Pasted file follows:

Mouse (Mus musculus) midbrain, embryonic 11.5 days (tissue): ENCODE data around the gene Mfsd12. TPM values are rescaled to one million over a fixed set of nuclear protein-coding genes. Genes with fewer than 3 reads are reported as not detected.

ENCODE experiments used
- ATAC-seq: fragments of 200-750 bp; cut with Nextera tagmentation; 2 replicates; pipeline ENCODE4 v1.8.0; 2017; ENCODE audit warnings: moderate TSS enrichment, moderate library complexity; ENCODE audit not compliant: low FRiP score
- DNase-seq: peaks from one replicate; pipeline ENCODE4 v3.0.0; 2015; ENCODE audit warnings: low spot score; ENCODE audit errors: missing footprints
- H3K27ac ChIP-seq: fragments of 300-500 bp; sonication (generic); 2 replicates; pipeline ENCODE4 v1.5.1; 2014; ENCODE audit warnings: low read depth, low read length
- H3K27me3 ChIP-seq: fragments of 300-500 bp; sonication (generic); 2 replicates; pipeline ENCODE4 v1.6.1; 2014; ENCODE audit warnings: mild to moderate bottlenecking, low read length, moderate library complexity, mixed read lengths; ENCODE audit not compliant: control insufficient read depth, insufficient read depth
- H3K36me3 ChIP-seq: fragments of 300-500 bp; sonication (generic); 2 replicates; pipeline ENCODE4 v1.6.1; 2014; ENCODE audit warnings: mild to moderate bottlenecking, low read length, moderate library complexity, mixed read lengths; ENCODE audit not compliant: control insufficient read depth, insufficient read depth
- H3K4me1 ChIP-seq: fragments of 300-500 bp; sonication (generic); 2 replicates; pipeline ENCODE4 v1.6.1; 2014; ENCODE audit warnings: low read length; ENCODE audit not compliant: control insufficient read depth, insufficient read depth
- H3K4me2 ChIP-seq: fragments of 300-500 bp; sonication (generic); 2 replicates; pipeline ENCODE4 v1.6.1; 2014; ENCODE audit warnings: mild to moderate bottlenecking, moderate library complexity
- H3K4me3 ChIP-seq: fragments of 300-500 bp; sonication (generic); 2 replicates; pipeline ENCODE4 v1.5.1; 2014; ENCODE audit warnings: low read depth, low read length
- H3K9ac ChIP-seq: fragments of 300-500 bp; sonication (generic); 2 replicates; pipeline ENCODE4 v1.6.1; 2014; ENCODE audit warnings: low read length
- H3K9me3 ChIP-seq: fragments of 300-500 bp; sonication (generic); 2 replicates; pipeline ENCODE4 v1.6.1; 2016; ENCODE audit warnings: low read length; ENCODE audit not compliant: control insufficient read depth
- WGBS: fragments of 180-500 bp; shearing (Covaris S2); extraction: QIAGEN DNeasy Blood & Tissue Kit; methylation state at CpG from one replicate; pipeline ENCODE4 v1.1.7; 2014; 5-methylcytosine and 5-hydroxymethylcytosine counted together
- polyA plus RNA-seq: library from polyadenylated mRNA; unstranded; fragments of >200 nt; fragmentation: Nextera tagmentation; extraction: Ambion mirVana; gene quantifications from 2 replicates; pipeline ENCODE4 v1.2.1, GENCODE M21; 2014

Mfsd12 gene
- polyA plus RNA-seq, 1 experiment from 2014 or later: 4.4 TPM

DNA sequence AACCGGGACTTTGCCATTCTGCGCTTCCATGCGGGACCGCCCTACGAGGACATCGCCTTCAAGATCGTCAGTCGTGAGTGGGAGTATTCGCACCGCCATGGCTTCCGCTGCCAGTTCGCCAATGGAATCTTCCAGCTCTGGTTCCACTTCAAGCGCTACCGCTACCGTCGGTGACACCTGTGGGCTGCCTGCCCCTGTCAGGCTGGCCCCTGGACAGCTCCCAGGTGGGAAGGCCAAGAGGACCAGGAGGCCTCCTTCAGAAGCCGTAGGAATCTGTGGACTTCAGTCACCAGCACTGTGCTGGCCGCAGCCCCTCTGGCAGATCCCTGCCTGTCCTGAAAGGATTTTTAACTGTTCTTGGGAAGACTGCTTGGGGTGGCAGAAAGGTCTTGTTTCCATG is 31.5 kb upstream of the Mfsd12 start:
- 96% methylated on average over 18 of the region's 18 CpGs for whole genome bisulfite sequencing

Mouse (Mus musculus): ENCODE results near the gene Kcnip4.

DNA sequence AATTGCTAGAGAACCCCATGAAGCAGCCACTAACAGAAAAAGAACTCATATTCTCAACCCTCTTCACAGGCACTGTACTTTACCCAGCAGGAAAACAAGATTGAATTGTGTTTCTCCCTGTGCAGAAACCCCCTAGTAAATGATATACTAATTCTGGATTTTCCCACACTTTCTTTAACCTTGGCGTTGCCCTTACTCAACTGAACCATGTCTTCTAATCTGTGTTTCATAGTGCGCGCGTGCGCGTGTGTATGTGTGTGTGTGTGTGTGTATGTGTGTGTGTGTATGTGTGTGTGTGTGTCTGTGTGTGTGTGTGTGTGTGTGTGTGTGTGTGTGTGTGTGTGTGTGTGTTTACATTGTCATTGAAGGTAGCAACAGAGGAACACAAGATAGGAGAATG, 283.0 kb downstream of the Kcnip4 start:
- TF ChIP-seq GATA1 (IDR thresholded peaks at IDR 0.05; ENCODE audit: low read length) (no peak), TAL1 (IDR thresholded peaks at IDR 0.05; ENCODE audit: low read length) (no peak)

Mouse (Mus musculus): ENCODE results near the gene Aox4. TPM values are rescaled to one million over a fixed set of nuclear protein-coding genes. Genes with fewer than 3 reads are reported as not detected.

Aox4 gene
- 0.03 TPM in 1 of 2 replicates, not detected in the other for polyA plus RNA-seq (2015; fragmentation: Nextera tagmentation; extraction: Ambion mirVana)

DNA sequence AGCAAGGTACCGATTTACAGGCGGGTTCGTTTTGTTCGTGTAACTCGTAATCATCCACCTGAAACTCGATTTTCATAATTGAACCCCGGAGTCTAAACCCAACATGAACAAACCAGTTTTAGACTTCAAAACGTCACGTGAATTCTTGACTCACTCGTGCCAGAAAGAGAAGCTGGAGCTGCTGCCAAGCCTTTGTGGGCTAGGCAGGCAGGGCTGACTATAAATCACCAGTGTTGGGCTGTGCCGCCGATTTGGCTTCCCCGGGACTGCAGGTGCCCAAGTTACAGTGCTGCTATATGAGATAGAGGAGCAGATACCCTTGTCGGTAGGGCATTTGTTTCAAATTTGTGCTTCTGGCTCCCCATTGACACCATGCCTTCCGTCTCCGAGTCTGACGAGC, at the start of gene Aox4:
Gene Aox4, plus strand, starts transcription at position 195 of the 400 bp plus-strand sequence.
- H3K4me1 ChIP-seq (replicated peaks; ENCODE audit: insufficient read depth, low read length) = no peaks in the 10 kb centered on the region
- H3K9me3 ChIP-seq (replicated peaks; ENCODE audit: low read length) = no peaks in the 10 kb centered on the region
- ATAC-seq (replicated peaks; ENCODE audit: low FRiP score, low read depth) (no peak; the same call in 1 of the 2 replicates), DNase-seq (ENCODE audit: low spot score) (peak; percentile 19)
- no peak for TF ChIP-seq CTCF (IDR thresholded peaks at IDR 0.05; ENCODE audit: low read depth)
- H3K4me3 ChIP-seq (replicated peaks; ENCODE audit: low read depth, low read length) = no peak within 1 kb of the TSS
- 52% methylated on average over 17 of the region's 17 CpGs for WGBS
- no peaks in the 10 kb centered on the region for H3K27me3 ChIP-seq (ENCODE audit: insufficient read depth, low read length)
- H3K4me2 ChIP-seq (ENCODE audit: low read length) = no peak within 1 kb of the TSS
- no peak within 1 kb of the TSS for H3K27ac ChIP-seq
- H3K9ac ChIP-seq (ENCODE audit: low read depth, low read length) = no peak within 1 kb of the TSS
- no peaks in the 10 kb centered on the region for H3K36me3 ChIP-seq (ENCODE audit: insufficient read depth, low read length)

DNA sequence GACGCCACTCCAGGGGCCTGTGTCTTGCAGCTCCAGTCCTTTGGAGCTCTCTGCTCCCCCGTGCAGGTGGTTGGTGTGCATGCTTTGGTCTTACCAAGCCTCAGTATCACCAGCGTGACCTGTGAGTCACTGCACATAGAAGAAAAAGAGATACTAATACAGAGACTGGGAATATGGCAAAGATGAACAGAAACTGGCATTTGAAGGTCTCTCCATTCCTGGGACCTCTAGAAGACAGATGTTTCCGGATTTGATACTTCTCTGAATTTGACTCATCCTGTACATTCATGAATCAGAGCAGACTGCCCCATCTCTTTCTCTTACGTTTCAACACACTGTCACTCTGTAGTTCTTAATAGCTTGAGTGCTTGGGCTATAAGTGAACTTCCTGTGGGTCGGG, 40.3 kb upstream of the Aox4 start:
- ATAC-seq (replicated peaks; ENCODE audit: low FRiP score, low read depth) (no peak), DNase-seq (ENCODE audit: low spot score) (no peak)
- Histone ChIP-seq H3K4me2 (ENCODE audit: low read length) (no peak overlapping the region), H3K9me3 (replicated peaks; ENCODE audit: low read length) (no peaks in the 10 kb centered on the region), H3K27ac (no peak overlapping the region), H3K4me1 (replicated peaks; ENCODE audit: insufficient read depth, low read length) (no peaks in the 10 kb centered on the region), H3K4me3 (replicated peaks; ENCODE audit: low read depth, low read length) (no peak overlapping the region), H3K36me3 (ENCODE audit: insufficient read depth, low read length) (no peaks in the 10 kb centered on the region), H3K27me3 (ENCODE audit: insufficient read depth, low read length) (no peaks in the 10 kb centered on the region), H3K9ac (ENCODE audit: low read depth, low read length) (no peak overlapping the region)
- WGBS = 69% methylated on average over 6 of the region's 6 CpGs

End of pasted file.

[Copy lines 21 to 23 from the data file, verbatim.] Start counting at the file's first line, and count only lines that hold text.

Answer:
- TF ChIP-seq GATA1 (IDR thresholded peaks at IDR 0.05; ENCODE audit: low read length) (no peak), TAL1 (IDR thresholded peaks at IDR 0.05; ENCODE audit: low read length) (no peak)

Mouse (Mus musculus): ENCODE results near the gene Aox4. TPM values are rescaled to one million over a fixed set of nuclear protein-coding genes. Genes with fewer than 3 reads are reported as not detected.

Aox4 gene